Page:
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Lessons for Activists from Ursula Le Guin

So many animal advocates were so sincerely grieved to learn of the death of feminist author Ursula Le Guin yesterday. I felt sad too, sadder than I would have imagined, since I read science fiction and fantasy only occasionally. But then I began to feel determined to do my part to live up to her legacy. So, now while we are feeling so sad, let’s review what animal advocates (and other activists) can learn from Ursula Le Guin.

#1 Know What You’re Doing and Why

Ursula Le Guin said “I know what I’m doing and why” about her use of the plural pronouns they and theirs when referring to individuals, but she always seemed to know what she was doing and why. You should too. It sounds so simple, but being sure to know what you are doing and why prevents all sorts of problems that commonly arise in the course of activism. That doesn’t mean never taking action unless you are certain! You can know that you are experimenting for the purpose of figuring something out. But it does mean being mindful of both short term goals and long term aims when choosing which of the 101 tactics you or your organization could use in any given situation, not to mention selecting among the 10,001 ways you might choose to spend any given day.

#2 Do Your Work

It was a character in one of Ursula Le Guin’s books who advised, “Go on and do your work. Do it well. It is all you can do,” but this quote seems to reflect her own attitude and is good advice for anyone who feels overwhelmed. (It’s also, by the way, how most sanctuary folks survive tragedy after tragedy.) Again, it sounds so simple! But it’s also very close to what my activist mentor told me that Ella Baker told him and other young activists doing lunch-counter sit-ins with SNCC and is also consistent with what I have heard Angela Davis tell her audiences. Do not despair because you cannot heroically and single-handedly save the world. There are things you are in a position to do. Do those things, and do them well, knowing that you are contributing to what can only be a collective struggle for change.

#3 Deliberately Cultivate Your Imagination

Ursula Le Guin said that “the imagination is truly the enemy of bigotry and dogma.” She also said, “One of the troubles with our culture is we do not respect and train the imagination. It needs exercise. It needs practice.” Of course, her novels and other writing sparked the imagination of so many people. But reading such works is only one way to enlarge one’s imaginative capacity. Read widely. Listen to wildly different music than your norm. Attend plays and dance performances, especially if they have been staged by amateurs in your community. Look at art, wherever you can find it. Make art. Challenge fellow activists to dance or sketch or act out the problem you are trying to solve or what the world will look like after you solve it. Learn to value creative thinking just as highly as you value data analysis or any other of the cognitive tools we need, and know that this is a capacity you can cultivate rather than a talent you do or don’t happen to have.

#4 Question Utilitarianism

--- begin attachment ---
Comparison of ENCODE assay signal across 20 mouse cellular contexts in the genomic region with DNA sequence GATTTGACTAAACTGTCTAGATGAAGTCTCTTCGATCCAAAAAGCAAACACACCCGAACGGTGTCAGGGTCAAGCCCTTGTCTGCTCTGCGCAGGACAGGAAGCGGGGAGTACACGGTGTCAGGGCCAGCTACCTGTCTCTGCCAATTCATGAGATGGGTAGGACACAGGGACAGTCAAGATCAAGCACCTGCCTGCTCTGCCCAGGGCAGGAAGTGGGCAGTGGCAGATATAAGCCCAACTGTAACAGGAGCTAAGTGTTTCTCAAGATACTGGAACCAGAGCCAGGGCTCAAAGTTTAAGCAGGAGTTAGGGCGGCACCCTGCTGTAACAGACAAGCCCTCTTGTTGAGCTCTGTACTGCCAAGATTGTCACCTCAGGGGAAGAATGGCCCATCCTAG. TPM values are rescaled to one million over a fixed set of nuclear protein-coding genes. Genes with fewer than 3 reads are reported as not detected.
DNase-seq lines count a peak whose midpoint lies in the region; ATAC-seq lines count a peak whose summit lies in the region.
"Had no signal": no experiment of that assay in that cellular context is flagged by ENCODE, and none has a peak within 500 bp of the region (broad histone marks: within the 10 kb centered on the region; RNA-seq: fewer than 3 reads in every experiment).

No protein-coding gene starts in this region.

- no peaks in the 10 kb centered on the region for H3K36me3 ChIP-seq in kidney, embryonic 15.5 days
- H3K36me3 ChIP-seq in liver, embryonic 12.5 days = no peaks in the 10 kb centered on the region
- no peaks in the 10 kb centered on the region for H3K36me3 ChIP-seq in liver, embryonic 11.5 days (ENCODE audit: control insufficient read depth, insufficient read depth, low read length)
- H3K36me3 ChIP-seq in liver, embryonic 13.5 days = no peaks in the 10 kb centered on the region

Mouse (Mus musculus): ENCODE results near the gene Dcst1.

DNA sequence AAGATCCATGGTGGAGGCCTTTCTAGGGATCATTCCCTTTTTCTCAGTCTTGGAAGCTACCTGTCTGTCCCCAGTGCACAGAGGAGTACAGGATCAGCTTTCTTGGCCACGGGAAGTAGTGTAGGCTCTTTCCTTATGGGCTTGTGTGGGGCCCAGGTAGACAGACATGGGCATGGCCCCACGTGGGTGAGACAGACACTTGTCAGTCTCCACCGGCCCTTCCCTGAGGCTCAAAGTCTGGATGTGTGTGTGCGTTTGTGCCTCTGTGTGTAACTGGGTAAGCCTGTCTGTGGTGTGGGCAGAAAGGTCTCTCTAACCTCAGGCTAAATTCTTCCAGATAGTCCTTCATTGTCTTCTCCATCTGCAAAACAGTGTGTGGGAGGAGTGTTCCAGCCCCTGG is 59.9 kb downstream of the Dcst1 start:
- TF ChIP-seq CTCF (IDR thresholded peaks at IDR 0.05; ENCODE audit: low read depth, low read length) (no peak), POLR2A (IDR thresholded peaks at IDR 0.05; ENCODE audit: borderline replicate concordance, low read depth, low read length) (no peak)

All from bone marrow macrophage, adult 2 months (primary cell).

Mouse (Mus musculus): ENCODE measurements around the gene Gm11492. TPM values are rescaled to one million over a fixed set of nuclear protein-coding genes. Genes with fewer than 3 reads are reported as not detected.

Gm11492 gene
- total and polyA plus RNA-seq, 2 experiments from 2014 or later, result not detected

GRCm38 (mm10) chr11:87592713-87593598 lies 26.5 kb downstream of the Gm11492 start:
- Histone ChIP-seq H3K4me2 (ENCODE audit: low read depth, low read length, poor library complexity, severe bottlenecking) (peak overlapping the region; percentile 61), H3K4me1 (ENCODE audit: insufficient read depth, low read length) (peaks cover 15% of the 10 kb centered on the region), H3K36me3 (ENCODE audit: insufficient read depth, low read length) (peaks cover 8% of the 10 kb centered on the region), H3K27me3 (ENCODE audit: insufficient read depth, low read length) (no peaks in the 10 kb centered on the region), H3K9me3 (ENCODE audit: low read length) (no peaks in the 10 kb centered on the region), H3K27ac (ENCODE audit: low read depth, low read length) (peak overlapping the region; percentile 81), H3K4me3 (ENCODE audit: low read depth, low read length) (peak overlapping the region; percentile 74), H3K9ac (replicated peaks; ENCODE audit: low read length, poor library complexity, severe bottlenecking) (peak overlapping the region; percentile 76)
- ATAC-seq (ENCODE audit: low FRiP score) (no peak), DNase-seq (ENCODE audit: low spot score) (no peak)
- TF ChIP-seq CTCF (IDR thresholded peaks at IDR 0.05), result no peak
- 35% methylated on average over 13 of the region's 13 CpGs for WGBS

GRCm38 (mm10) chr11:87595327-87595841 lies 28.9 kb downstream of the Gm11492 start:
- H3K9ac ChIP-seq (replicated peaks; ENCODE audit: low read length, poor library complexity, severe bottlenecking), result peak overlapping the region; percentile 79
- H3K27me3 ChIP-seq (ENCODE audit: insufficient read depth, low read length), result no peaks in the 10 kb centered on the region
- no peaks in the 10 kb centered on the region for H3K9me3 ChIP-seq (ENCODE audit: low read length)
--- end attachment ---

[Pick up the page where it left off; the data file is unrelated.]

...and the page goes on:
Ursula Le Guin’s short story, “The Ones Who Walk Away from Omelas” (pdf), may be the most poignant critique of utilitarianism ever penned. Due to the outsized influence of a small number of particularly callous men, a peculiarly callous form of utilitarianism has come to dominate the U.S. animal rights movement. That’s a topic for another blog post, but today may be a good day to remind everyone that withholding aid and comfort from some animals on the nebulous theory that doing so will make it easier to liberate other or future animals may not be a brilliantly effective way of creating a more compassionate world.

#5 Use Your Gifts Generously

Ursula Le Guin once famously refused to blurb an anthology that included no female authors, not because she wanted herself to be included, but because she wanted other women to be included. She tackled racism in the themes of many of her books, and she promoted and encouraged writers of color. All in all, she not only wrote of other worlds in order to change this world but also used whatever power she gained as a “famous author” in the way we hope people will use whatever earned or unearned privilege they may have, generously. No wonder people all over the internet were so sincerely sad to learn of her death at 88. Not just because a favorite author died, but because a fount of generosity is gone. Of course, her books will live on. It’s up to us to make sure her spirit of generosity does too.

3 comments to Lessons for Activists from Ursula Le Guin

  • Thank you for introducing me to Ursula Le Guin.It makes me sad that I get to know her through you, because of her passing. I will share her with the people around me. #5 speaks audibly and resoundingly.
  • ‘The Dispossessed’ was one of the best depictions of an anarchist future society I have ever read. It included them being vegetarian in part for utilitarian reasons but I can’t recall how much animals were discussed further.

    Rest in Power, Ursula.

  • Nadja
    For those new to her work, ‘Buffalo Gals and Other Animal Presences’ is an animal-themed collection of short stories and poems, which I absolutely loved. I’m feeling a need to revisit it, to read stories from POV of tree, of animal, of stone.

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